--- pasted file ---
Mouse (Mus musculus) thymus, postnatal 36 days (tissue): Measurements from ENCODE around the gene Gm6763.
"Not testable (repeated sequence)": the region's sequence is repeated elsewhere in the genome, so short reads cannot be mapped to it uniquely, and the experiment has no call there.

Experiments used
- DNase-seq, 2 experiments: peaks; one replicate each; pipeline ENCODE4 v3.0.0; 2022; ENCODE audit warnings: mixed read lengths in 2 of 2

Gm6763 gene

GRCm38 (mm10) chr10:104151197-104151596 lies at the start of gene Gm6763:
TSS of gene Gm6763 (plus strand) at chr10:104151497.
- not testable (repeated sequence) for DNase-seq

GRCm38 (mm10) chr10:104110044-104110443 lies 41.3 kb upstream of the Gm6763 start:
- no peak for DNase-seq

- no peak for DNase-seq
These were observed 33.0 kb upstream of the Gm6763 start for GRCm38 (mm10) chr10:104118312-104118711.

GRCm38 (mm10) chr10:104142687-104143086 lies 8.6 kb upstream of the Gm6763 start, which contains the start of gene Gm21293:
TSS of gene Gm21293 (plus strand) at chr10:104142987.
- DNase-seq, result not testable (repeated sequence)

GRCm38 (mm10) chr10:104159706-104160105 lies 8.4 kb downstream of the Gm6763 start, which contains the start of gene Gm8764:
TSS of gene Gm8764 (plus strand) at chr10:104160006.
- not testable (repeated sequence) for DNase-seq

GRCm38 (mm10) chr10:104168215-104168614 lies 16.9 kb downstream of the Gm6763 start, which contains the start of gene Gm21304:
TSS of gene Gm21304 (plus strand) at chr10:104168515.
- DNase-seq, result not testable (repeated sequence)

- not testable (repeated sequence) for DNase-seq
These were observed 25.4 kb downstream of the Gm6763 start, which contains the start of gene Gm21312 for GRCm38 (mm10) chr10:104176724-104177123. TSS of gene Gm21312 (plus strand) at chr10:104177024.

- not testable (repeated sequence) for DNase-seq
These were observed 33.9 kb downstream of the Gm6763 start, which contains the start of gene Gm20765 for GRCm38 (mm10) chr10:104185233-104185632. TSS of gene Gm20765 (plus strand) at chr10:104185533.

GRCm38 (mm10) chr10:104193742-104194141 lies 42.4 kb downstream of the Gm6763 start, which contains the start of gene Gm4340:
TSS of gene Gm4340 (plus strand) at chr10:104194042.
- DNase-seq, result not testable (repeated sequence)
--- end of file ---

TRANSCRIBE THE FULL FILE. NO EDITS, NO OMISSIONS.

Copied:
Mouse (Mus musculus) thymus, postnatal 36 days (tissue): Measurements from ENCODE around the gene Gm6763.
"Not testable (repeated sequence)": the region's sequence is repeated elsewhere in the genome, so short reads cannot be mapped to it uniquely, and the experiment has no call there.

Experiments used
- DNase-seq, 2 experiments: peaks; one replicate each; pipeline ENCODE4 v3.0.0; 2022; ENCODE audit warnings: mixed read lengths in 2 of 2

Gm6763 gene

GRCm38 (mm10) chr10:104151197-104151596 lies at the start of gene Gm6763:
TSS of gene Gm6763 (plus strand) at chr10:104151497.
- not testable (repeated sequence) for DNase-seq

GRCm38 (mm10) chr10:104110044-104110443 lies 41.3 kb upstream of the Gm6763 start:
- no peak for DNase-seq

- no peak for DNase-seq
These were observed 33.0 kb upstream of the Gm6763 start for GRCm38 (mm10) chr10:104118312-104118711.

GRCm38 (mm10) chr10:104142687-104143086 lies 8.6 kb upstream of the Gm6763 start, which contains the start of gene Gm21293:
TSS of gene Gm21293 (plus strand) at chr10:104142987.
- DNase-seq, result not testable (repeated sequence)

GRCm38 (mm10) chr10:104159706-104160105 lies 8.4 kb downstream of the Gm6763 start, which contains the start of gene Gm8764:
TSS of gene Gm8764 (plus strand) at chr10:104160006.
- not testable (repeated sequence) for DNase-seq

GRCm38 (mm10) chr10:104168215-104168614 lies 16.9 kb downstream of the Gm6763 start, which contains the start of gene Gm21304:
TSS of gene Gm21304 (plus strand) at chr10:104168515.
- DNase-seq, result not testable (repeated sequence)

- not testable (repeated sequence) for DNase-seq
These were observed 25.4 kb downstream of the Gm6763 start, which contains the start of gene Gm21312 for GRCm38 (mm10) chr10:104176724-104177123. TSS of gene Gm21312 (plus strand) at chr10:104177024.

- not testable (repeated sequence) for DNase-seq
These were observed 33.9 kb downstream of the Gm6763 start, which contains the start of gene Gm20765 for GRCm38 (mm10) chr10:104185233-104185632. TSS of gene Gm20765 (plus strand) at chr10:104185533.

GRCm38 (mm10) chr10:104193742-104194141 lies 42.4 kb downstream of the Gm6763 start, which contains the start of gene Gm4340:
TSS of gene Gm4340 (plus strand) at chr10:104194042.
- DNase-seq, result not testable (repeated sequence)